So, if price reductions don’t work, what’s left?
Are we stuck?
Of course, we’re not.
We still have hundreds of millions of users trying to access our stuff, even if many of them go away disappointed either by our paywalls or our ads. The vast majority are not yet customers, a significant minority are ex-subscribers, and an even smaller tranche currently pays monthly fees in return for their – often quite infrequent – access.
Any market with huge amounts of unmet demand ought to be a tempting and vibrant one. Yet the news industry regards it with something close to despair. It’s as if the internet, having thwarted us at every turn, has robbed us of self-belief along with our ability to thrive.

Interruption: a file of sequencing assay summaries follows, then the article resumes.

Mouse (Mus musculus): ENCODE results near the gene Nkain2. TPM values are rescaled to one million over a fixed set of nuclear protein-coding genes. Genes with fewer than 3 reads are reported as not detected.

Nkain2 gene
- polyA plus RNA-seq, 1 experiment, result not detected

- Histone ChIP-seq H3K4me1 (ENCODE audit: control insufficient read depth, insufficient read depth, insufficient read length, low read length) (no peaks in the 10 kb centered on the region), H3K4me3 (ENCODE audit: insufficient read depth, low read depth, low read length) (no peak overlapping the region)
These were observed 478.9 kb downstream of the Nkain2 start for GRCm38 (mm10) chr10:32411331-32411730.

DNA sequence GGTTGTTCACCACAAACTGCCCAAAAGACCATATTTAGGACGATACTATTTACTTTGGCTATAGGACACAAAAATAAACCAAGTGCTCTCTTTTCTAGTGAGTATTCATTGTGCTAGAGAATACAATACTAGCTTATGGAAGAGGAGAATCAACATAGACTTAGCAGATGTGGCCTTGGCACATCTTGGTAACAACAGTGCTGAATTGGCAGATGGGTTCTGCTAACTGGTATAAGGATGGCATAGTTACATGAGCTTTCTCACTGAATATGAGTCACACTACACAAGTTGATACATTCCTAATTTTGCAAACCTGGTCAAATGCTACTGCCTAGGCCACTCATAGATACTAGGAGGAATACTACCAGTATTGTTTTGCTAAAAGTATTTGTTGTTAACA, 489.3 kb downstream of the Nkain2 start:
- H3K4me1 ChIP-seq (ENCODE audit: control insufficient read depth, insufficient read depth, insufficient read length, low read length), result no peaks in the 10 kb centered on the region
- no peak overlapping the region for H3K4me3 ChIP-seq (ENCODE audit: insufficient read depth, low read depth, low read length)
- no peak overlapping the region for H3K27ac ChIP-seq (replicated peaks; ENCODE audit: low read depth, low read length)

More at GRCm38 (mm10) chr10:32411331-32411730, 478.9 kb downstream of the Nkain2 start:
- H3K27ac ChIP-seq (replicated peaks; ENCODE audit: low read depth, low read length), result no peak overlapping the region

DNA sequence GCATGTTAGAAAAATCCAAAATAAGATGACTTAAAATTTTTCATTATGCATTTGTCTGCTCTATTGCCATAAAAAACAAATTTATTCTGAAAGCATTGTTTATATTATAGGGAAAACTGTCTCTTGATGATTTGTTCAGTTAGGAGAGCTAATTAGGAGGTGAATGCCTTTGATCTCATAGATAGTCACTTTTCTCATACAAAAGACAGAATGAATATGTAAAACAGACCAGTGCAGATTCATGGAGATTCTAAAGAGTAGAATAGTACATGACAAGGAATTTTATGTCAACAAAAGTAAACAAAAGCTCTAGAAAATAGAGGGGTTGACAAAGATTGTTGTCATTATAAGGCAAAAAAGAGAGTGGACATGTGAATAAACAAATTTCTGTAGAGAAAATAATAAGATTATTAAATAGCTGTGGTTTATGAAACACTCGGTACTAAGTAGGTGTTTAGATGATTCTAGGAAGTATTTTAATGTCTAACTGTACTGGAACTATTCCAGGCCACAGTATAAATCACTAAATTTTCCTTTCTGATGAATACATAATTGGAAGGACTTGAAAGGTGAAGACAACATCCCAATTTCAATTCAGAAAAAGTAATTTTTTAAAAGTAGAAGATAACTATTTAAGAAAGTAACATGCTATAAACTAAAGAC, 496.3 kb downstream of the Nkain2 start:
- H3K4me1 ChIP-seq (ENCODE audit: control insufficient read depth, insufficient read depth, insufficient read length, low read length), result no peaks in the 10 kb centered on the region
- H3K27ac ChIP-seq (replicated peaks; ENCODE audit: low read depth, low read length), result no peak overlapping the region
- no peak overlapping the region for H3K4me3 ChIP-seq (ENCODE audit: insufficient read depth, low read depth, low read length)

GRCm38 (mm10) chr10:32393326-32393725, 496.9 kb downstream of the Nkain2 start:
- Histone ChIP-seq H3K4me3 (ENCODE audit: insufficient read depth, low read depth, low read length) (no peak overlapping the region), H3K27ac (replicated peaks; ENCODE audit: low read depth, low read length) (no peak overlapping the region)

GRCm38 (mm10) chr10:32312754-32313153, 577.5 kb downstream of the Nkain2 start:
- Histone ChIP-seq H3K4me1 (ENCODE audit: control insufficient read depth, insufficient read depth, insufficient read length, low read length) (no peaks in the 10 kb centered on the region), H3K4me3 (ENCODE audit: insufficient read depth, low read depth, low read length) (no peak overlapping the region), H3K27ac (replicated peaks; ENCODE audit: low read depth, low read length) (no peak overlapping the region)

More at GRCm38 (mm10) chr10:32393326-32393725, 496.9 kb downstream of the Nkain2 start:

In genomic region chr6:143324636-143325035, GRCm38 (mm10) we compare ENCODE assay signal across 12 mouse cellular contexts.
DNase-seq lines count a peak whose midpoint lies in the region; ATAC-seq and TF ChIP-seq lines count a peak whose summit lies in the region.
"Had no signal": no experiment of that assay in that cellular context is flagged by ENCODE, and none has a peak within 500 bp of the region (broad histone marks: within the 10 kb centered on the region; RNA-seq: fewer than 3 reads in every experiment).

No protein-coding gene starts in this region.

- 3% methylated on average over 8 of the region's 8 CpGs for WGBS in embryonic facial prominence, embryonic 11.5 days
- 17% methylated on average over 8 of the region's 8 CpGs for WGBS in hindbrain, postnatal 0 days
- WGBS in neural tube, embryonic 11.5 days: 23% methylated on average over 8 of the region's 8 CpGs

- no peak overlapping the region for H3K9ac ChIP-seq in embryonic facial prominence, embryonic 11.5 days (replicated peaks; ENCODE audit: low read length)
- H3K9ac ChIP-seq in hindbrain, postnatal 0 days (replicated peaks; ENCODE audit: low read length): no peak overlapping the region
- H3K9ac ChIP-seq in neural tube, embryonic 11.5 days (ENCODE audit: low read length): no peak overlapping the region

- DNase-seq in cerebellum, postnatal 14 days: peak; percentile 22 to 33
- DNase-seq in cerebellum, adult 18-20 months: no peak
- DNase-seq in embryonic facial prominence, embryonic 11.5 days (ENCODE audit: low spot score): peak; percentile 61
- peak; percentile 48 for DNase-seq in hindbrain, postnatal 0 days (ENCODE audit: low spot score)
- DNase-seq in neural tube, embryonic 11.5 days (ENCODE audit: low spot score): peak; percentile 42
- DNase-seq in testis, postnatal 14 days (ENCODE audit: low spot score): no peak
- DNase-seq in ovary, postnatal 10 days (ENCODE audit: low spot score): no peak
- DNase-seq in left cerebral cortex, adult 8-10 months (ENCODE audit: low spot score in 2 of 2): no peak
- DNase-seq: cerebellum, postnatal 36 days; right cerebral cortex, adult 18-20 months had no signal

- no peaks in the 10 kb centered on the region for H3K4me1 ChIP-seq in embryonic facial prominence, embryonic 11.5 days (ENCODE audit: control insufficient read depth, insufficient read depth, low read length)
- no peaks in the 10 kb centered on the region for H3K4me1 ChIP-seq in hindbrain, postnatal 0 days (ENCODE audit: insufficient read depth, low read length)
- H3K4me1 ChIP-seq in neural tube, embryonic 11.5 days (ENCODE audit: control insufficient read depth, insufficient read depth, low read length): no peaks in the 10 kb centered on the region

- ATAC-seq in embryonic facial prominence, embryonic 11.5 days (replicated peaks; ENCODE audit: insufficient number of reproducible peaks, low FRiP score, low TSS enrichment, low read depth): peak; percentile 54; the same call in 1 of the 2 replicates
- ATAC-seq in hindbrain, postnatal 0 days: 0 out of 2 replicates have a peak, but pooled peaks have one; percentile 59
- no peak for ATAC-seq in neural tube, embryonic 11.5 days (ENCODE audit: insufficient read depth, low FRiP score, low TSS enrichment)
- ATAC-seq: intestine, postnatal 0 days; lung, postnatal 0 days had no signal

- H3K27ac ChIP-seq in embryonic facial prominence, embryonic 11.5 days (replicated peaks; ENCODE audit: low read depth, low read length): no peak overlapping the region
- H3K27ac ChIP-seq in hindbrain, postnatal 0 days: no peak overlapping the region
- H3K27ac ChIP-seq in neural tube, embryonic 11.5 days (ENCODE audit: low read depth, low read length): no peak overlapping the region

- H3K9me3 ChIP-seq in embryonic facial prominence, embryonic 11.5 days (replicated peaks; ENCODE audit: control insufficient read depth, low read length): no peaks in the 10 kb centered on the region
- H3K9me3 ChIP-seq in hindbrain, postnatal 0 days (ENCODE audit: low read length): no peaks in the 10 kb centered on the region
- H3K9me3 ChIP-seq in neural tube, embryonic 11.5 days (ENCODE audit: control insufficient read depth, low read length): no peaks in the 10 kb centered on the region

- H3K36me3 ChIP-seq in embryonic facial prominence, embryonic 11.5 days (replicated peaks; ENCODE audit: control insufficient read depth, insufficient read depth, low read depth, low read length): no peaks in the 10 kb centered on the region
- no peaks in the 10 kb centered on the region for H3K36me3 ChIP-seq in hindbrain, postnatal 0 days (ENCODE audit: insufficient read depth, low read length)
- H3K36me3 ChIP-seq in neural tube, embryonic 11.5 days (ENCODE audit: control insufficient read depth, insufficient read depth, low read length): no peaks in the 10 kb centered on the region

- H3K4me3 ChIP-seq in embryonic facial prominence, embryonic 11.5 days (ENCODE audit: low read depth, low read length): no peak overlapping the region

Nothing we have tried on our own has worked, so we’ve spent the last decade or two following the monopolistic mega-platforms into their world. For the news industry, as it is finally learning, that world might be better named The Void.
But we all know what most users want, not least because we’re readers ourselves.
We want to be able to read whatever we want, whenever we want. If we’re going to pay for something, we want it to be worth it, and we don’t want it to be a massive hassle, or a massive cost. We don’t want to subscribe and then have to remember to cancel, and we don’t want to have to sign up separately for multiple titles we might only occasionally want to dip into.
Even if we habitually return to the same titles again and again, we want the right to change our minds every now and then. We want to be able to try new things, and we don’t want to pay for things we’re not reading.
Today, I fancy a Pepsi. So shoot me.
All publishers know that the huge majority of their would-be customers are like this. But the platforms don’t want any part of it because it doesn’t align with their own business models – or ways of thinking.